On Thursday, The Suburban learned from the Toronto head office that English content would be added to signs. That afternoon, Liz Macdonald, vice president of marketing and store planning at Toys R Us, confirmed this on Aaron Rand’s CJAD show.

Macdonald said on the show that the store was aware of the French predominance provision in the language law.

“In the past, what would happen is we would say to our associates, ‘here’s some English signs, please put them up throughout the store,’ but then you wouldn’t necessarily go and count every French sign and make sure there were two French signs to every English sign,” she explained. “They would be not necessarily in compliance with the law. We got caught a couple of times and we were fined for having too much English and not having the right proportion.

“So after a couple of fines and realizing, how realistic is it to ask an associate to go around and count — ‘we have 10 price match signs, now are eight of them in French and two in English’ — we overreacted a little bit, to be honest, and said ‘we’re just going to go French.’ We get inspected and looked at quite regularly.”

Macdonald said Thursday that English signs arrived at the Décarie, Pointe Claire and Vaudreuil stores that same day.

“Our policy signs are going up in English and French, our ‘hot toys’ items and signs are also going up in English, and you’ll see that throughout the store,” she added. “Some of the navigational [section] signage will have to be specifically designed to meet the requirements, and that will come in the next month or so.”

Macdonald also said an English talking toy can’t be sold in Quebec unless a French version is available, unless there’s an education exemption.

Kovac was elated at the signage news. “Toys R Us contacted me from their corporate head office,” she wrote in an e-mail to The Suburban. “They acknowledged the issues I raised and will be placing English signs not only at the new Décarie store but in others as well. They will also add English flyers to their ad campaigns. I was told I made quite a case. I am delighted to have made a difference.”


In my opinion: Bravo to Ruth Kovac and all those who complained to Toys R Us about the lack of English signs here and in other stores and businesses.

I have also received many complaints about the absence of English signs at the new McDonald’s restaurant on Cote Saint-Luc Rd. and our Mayor Anthony Housefather has personally been in contact with franchiser Pierre Brunet who ensures us that English signs are on order.

I have communicated with Target Canada about its lack of English signs in its new stores and it seems that this is beginning to be rectified as well.

I have always strived for equal rights for the English language in Quebec. As former Executive Director of Alliance Quebec I maintain that Quebecers must continue to advocate for language rights, from government and from retail and commercial enterprise. Mayor Housefather, a former AQ president, shares the same passion to promote language rights.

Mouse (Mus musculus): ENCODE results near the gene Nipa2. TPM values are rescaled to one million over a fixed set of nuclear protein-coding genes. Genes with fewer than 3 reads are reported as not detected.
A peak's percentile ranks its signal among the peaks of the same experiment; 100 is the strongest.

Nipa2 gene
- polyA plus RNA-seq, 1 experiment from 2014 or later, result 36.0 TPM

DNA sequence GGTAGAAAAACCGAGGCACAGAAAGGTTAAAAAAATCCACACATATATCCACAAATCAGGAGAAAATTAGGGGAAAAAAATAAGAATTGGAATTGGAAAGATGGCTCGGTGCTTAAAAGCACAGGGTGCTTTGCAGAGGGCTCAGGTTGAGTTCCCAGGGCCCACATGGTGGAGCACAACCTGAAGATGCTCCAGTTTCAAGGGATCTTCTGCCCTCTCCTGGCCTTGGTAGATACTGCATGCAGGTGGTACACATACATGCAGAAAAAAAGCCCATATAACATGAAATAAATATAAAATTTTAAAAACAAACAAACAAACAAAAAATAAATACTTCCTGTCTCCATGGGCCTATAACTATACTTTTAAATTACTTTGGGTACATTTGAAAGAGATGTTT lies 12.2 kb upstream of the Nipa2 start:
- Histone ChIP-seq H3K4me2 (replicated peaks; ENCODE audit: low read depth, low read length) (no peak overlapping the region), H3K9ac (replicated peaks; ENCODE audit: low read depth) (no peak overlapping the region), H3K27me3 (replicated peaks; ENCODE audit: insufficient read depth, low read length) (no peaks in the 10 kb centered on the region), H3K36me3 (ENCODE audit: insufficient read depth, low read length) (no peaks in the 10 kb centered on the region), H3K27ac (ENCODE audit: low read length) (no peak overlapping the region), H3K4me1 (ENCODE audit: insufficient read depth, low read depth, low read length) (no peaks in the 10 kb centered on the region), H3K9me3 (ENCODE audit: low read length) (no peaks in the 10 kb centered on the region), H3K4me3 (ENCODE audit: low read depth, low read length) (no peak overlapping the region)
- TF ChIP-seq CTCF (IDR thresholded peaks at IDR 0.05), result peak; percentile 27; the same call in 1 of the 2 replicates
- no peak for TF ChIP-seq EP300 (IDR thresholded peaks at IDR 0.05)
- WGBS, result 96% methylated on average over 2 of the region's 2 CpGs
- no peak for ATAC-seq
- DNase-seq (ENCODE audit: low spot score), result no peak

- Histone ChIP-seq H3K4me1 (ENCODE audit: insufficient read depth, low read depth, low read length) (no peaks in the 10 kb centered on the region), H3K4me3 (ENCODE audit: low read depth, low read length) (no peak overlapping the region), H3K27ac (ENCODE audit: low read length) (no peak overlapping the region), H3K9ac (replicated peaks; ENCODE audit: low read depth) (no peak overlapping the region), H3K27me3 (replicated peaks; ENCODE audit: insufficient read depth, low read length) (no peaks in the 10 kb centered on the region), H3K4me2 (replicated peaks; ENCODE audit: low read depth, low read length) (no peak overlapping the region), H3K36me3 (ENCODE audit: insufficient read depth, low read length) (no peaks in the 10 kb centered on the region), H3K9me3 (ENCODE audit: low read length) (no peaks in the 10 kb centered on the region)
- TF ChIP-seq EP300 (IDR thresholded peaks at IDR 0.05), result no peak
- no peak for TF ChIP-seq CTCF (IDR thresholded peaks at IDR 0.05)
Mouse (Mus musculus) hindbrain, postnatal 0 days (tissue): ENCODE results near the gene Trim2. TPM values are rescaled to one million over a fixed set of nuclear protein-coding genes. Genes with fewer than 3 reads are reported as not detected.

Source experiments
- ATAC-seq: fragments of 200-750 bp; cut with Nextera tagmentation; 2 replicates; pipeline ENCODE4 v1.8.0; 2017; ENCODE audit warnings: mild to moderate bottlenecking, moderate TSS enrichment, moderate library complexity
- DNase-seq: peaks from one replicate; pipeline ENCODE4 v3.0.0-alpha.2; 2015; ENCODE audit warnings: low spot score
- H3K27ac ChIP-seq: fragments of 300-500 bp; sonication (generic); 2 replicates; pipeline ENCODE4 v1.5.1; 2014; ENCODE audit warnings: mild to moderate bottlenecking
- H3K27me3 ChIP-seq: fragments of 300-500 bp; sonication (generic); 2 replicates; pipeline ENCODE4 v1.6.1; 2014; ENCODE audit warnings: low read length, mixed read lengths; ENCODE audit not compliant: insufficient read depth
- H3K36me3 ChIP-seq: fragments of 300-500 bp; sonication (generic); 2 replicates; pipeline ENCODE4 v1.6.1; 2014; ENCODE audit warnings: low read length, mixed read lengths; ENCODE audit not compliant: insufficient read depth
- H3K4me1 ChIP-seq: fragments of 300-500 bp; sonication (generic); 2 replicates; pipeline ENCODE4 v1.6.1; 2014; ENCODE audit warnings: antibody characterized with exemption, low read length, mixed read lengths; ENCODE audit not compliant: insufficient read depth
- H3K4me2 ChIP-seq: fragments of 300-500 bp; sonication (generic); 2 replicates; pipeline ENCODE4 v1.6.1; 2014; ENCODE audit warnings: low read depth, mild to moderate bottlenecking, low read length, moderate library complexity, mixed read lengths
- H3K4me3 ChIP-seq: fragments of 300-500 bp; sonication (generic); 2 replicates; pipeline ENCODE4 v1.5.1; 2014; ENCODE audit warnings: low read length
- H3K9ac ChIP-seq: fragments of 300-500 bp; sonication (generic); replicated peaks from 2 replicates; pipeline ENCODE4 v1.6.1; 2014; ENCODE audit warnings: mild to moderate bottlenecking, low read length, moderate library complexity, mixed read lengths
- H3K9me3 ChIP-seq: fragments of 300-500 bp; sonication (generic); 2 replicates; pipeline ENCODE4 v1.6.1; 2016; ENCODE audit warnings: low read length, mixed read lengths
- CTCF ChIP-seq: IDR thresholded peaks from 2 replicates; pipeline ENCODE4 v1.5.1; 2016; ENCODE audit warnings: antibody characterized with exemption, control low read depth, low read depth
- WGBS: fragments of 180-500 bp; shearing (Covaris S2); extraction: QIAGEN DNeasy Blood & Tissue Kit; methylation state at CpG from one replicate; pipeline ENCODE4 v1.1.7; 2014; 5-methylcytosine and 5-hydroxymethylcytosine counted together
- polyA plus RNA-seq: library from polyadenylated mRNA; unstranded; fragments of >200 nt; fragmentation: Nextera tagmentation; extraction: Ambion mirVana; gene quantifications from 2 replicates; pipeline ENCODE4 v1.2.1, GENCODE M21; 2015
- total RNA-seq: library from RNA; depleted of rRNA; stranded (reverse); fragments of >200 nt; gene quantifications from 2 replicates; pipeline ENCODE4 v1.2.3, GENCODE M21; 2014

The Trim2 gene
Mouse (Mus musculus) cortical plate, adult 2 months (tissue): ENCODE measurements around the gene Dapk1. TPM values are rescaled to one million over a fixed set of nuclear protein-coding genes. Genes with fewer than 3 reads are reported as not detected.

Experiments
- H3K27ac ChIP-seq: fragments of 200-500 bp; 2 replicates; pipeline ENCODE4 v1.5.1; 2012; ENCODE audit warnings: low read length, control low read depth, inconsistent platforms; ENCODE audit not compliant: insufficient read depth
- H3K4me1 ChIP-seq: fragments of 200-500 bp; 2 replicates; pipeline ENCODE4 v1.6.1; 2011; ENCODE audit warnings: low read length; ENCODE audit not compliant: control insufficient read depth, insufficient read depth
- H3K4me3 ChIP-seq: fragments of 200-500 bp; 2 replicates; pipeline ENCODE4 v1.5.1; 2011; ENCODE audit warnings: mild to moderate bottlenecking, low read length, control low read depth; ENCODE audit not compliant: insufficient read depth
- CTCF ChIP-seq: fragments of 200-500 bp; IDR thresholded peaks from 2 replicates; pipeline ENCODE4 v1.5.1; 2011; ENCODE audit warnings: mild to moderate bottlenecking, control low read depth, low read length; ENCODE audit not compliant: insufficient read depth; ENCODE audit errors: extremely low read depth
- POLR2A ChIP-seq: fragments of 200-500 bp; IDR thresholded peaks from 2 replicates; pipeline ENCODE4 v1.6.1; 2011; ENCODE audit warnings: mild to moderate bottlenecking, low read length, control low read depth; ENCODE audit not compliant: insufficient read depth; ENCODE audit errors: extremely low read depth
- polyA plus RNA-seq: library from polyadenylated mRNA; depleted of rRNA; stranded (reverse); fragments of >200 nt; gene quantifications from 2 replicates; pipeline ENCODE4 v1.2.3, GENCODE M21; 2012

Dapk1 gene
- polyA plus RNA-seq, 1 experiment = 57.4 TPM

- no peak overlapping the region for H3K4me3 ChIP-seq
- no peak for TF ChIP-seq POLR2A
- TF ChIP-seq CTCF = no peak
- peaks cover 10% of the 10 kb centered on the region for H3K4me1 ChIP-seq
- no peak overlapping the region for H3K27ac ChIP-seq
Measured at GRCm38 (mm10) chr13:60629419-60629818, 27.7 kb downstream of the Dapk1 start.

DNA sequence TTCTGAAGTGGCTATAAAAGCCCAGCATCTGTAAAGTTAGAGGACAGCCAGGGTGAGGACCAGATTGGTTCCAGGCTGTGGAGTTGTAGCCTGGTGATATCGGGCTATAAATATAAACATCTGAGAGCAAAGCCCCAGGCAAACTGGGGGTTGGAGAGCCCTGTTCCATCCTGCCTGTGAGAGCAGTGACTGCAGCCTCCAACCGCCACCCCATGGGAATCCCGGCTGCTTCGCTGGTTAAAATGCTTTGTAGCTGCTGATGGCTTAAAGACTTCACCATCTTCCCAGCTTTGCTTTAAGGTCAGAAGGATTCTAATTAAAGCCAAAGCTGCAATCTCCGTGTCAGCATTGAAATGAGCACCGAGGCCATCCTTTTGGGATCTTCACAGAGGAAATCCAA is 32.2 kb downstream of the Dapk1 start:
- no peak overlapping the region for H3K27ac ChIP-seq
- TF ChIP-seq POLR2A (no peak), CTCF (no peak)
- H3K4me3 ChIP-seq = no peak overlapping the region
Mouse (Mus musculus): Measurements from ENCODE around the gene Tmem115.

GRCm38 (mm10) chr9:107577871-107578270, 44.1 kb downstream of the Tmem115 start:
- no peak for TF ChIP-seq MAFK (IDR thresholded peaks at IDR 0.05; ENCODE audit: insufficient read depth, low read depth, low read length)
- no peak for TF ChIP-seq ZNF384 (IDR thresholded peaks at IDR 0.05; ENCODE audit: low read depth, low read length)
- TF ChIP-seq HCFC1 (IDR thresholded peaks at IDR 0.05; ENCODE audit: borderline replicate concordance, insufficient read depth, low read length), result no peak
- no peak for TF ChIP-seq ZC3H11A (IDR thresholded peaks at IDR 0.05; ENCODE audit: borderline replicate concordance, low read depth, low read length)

Store owners must be reminded that consumers will choose where to spend their dollars.  You can take your money where you can see your language displayed, as permitted under the horrid Quebec language laws.  You should be able to feel respected and appreciated when you shop and spend your hard earned cash.

Please continue to call and complain and let your local newspaper know about your findings as well.


Letter: Stop asking whether Montreal is a ‘French city’?


Letter to the editor

Montreal Gazette, August 2,2013

Is Montreal a French city? This is not the right question.

The media should stop asking Montreal mayoral candidates “Is Montreal a French city?” The question is imprecise and allows the candidates to skate around the issue. Their pat answer is some formulation of: “Montreal is a French city. But bilingualism is a great asset to Montreal.”

What’s wrong with the question?

First, Montreal is not a “French city.” It is a Quebec city (or a Canadian city, or a North American city). France abandoned its former colony long ago. Yes, I’m being pedantic, but my goal is a clear question.

A more precise question would be “Is Montreal a French-speaking city.” But even this could be interpreted as a question related to census data.

What reporters really want to know is the candidate’s position on municipal services. The question they should be asking is: “Ought the municipal government of Montreal provide bilingual services to residents, without them having to ask for it.”

The question, asked in this way, leaves no room for misinterpretation. It’s not about identity or demographics, but about public policy, which is the business of elected leaders.

This is the question the media should be asking the Montreal mayoral candidates.

And voters should pay close attention to their answers.

Darryl Levine


© Copyright (c) The Montreal Gazette


In my opinion:

Darryl Levine makes an excellent point. The fact is Montreal is not a French city having shed its colonial past hundreds of years ago. Another fact is that census figures show that Montreal is a very bilingual, indeed multilingual city – far from being uniquely a French-speaking city.

However, should residents of this multilingual city be entitled to receive services in one of two official languages? The answer is perfectly clear to anyone unshackled by Quebec political doublespeak.